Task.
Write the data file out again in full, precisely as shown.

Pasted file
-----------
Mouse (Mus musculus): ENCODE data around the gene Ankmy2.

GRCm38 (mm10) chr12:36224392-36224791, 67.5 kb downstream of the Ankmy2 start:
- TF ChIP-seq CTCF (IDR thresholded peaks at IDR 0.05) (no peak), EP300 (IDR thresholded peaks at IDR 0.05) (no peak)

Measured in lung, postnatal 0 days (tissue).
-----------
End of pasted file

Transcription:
Mouse (Mus musculus): ENCODE data around the gene Ankmy2.

GRCm38 (mm10) chr12:36224392-36224791, 67.5 kb downstream of the Ankmy2 start:
- TF ChIP-seq CTCF (IDR thresholded peaks at IDR 0.05) (no peak), EP300 (IDR thresholded peaks at IDR 0.05) (no peak)

Measured in lung, postnatal 0 days (tissue).